Highlights from ASM Microbe 2016 include PrEP use and racial disparities, new bacteria causing Lyme Disease, and more!
Below are highlights from the inaugural meeting that combined the American Society for Microbiology’s general meeting and the Interscience Conference on Antimicrobial Agents and Chemotherapy.
Improving MRSA Care
Previous research has shown that screening patients for MRSA on admission to the ICU can help reduce transmission rates when compared with no screening. However, studies have also shown that most patients with MRSA are treated outside the ICU. In 2005, a hospital system began using polymerase chain reaction tests to screen all incoming patients for MRSA. Patients who screened positive for MRSA were identified as colonized in their medical records, placed in gown and glove isolation, and decolonized. The rate of MRSA in the hospital decreased from 8.9 cases per 10,000 patient-days prior to universal screening to 3.9 cases per 10,000 patients at 18 months after initiating universal screening. After comparing the use of decolonization with no decolonization, the authors observed no differences in MRSA rates. After using an electronic protocol to identify patients at high risk for MRSA carriage, the hospital system was able to capture 90% of carriers while only testing 50% of admissions.
Bacteria on Gloves & Plastic Surfaces
Clinical investigations have yet to define the number and types of common bacteria that can be transmitted from contaminated examination gloves to hospital surfaces. For a study, researchers inoculated examination gloves with bacteria that are commonly found in healthcare-associated infections, including multidrug-resistant strains of Escherichia coli, Klebsiella pneumonia, A baumannii, and Pseudomonas aeruginosa. Contaminated gloves were touched to a sterilized polypropylene surface immediately after inoculation, at 30 seconds, and at 3 minutes. Transmission to the surface immediately after inoculation occurred in 5% to 10% of all bacteria. However, only A baumannii—including drug-sensitive and multidrug-resistant strains—remained detectable after 3 minutes.
New Bacteria Causing Lyme Disease
In North America, Borrelia burgdorferi has been the only bacterium known to cause Lyme disease. However, Mayo Clinic researchers—who tested blood and synovial fluid samples earlier in 2016 from patients infected with Lyme disease—discovered six infections that did not trace back to B. burgdorferi. Patients with these infections experienced confusion, nausea, and vomiting along with rash, fever, and other typical Lyme symptoms. While the previously unknown and newly named Borrelia mayonii seems to cause unusually high concentrations of bacteria in the blood, the six patients recovered after receiving the standard antibiotics used to treat Lyme disease. The research team noted that B. mayonii is currently found only in the Upper Midwest of the United States.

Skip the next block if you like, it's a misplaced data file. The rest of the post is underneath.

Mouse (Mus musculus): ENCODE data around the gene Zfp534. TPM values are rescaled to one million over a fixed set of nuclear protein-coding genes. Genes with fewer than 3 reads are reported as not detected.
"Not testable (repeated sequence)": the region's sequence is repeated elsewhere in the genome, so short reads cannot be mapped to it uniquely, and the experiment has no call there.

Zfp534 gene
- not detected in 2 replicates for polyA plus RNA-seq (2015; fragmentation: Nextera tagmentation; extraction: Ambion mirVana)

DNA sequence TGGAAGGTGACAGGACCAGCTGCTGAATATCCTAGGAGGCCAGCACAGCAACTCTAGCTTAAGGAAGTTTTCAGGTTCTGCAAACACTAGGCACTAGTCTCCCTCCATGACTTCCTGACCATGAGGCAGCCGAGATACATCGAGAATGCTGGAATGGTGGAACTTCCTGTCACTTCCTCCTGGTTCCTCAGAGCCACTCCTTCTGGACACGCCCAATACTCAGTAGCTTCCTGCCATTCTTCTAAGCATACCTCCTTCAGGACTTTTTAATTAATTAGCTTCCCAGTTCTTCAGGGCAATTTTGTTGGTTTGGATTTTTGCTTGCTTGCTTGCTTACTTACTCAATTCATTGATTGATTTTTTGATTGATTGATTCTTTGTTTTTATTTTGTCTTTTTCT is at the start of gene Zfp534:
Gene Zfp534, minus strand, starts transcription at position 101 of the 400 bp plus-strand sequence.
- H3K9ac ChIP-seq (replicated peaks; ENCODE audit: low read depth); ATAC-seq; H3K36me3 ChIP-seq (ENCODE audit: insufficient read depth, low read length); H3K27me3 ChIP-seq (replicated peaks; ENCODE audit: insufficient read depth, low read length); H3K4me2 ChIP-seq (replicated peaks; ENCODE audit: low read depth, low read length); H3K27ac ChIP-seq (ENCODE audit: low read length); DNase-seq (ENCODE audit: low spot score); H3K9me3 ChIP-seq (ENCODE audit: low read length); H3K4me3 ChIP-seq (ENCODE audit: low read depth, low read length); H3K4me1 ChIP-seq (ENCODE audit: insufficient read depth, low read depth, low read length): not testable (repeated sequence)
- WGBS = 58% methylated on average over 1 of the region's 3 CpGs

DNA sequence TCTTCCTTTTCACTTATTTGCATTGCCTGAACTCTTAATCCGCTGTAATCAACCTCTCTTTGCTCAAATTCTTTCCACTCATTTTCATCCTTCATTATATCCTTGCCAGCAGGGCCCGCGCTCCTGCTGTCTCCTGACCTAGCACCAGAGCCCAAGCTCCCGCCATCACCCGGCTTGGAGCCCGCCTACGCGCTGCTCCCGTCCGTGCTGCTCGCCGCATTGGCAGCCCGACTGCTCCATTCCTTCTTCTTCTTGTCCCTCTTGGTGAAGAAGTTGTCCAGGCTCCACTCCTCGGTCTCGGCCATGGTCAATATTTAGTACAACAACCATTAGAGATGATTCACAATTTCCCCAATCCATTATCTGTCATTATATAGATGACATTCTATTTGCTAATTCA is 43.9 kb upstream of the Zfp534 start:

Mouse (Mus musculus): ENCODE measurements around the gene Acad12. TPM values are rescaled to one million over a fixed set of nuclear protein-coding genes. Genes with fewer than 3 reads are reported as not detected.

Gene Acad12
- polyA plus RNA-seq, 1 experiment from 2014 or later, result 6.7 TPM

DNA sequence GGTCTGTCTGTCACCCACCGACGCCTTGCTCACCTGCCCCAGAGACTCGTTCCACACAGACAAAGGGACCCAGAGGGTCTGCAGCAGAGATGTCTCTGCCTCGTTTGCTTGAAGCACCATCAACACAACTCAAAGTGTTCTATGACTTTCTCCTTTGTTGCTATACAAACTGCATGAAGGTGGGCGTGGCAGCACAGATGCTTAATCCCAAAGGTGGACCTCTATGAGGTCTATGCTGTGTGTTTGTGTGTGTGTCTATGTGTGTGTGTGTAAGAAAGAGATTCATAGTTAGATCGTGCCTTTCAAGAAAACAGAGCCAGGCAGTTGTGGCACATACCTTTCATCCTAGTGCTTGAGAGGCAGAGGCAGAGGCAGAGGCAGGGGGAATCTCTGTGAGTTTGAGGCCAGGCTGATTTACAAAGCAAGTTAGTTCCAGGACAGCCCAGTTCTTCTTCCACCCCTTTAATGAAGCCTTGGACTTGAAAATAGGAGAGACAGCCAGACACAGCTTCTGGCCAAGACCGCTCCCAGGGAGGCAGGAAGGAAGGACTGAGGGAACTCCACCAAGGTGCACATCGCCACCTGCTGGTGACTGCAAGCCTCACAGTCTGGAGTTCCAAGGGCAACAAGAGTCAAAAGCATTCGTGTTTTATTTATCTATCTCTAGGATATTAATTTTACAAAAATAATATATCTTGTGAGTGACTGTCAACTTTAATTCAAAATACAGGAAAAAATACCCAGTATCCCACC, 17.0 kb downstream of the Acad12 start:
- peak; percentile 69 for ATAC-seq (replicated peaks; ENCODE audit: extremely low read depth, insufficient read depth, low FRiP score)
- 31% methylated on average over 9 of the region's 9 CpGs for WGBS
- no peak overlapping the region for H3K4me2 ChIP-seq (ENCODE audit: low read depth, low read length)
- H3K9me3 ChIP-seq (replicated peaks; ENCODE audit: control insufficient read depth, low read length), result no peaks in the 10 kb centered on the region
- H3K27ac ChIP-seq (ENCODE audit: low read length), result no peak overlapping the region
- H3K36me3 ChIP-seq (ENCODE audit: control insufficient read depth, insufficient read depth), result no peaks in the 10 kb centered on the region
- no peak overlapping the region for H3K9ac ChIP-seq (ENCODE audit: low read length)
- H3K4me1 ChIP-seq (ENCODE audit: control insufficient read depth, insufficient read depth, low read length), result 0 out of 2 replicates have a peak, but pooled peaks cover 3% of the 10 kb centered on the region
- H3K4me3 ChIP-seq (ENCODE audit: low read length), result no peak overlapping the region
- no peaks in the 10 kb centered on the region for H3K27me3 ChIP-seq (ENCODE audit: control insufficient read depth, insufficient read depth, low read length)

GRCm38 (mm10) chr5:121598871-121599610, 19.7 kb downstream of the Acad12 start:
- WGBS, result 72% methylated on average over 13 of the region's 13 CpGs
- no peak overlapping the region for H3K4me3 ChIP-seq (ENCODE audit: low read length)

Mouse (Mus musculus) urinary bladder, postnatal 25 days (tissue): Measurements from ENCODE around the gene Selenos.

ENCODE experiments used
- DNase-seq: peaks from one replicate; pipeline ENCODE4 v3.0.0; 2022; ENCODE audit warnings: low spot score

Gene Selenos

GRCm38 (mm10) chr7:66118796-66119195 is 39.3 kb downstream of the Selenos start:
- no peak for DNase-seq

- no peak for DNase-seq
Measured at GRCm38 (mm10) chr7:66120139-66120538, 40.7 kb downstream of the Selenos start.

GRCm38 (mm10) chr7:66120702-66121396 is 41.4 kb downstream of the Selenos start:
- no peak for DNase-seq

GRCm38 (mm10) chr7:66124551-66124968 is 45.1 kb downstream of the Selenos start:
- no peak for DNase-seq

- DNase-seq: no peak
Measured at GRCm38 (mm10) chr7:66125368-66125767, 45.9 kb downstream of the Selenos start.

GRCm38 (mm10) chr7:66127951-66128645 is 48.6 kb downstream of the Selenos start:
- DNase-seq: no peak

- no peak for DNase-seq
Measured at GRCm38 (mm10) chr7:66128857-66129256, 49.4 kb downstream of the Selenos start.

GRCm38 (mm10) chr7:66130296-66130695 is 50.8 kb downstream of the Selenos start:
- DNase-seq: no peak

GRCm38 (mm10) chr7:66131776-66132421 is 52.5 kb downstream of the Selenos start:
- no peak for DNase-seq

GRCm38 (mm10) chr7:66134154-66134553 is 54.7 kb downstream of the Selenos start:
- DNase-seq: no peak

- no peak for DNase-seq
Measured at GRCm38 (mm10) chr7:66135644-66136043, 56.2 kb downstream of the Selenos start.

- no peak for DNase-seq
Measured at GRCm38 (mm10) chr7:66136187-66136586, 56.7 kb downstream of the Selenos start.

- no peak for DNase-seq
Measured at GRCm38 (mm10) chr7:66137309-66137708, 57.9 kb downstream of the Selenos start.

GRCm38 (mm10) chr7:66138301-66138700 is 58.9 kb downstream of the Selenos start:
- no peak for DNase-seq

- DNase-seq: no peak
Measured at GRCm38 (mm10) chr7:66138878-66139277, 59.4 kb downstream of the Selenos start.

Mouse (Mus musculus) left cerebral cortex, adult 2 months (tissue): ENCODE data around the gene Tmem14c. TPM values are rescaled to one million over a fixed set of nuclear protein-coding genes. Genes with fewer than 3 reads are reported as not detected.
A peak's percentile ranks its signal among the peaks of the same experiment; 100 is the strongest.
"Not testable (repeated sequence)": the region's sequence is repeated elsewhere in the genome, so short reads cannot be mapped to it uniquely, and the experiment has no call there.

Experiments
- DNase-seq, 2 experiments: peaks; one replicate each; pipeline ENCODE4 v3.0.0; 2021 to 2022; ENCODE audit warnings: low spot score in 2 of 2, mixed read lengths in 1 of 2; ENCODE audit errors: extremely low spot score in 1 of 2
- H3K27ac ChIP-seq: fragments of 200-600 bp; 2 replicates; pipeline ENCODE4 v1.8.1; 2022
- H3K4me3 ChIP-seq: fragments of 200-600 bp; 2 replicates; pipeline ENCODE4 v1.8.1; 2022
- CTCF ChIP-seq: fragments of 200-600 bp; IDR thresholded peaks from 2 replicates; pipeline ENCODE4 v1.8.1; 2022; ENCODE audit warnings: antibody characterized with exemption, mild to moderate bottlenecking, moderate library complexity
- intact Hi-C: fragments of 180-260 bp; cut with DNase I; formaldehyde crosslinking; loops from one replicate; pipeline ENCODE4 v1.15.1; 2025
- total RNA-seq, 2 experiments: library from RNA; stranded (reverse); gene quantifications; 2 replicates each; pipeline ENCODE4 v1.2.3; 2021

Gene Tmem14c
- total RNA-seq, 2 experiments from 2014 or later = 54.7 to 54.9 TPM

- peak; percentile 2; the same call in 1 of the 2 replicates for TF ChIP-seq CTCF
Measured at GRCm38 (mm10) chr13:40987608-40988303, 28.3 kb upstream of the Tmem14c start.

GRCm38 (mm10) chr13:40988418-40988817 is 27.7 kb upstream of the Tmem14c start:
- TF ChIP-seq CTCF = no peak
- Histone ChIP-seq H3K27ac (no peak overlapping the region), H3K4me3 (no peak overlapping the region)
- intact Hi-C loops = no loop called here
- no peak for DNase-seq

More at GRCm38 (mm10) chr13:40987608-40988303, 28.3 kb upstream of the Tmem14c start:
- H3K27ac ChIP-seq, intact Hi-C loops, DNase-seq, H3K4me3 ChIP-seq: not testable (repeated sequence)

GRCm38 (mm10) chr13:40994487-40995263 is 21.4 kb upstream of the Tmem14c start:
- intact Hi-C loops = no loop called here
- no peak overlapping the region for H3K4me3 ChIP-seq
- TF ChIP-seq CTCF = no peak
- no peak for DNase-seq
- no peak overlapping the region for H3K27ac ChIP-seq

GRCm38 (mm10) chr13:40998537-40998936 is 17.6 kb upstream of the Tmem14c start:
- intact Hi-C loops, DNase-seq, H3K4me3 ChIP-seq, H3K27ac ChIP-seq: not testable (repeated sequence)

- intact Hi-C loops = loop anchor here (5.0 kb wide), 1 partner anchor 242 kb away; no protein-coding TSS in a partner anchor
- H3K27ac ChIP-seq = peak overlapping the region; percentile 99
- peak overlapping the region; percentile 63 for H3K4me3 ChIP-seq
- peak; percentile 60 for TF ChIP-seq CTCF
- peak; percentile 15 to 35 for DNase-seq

PrEP Use & Racial Disparities
Current rates of pre-exposure prophylaxis (PrEP) use in the United States are lacking. To address this research gap, patient-level data were collected from 82% of U.S. retail pharmacies that dispensed PrEP between January 2012 and September 2015 for a study. Results showed that nearly 50,000 patients started PrEP during the study period. A 523% increase was observed between the third quarters of 2013 and 2015. Among PrEP users in 2015, 74% were Caucasian, 12% were Hispanic, 10% were African American, and 4% were Asian. The proportion of African Americans had decreased from 12% in 2012. The proportion of women using PrEP also decreased, dropping from 49% in 2012 to just 11% in the third quarter of 2015. African-American women were more than four times less likely to have started PrEP than Caucasian women.
Fluoroquinolone Use & CDI
Prior studies suggest that up to 80% of fluoroquinolone use is inappropriate and this commonly prescribed antibiotic is a high-risk agent for causing Clostridium difficile infection (CDI). Researchers conducted a study to determine the impact on CDI rates of a respiratory fluoroquinolone restriction program across a hospital system. The program included education and implementation of criteria for fluoroquinolone use. Following implementation of the program, the hospital system experienced a 94% overall reduction in respiratory fluoroquinolone days of therapy per 1,000 patient days and a 35% reduction in hospital-acquired CDI cases per 1,000 patient days.
NEWS FROM ASM MICROBE 2016
MORE FROM ASM MICROBE 2016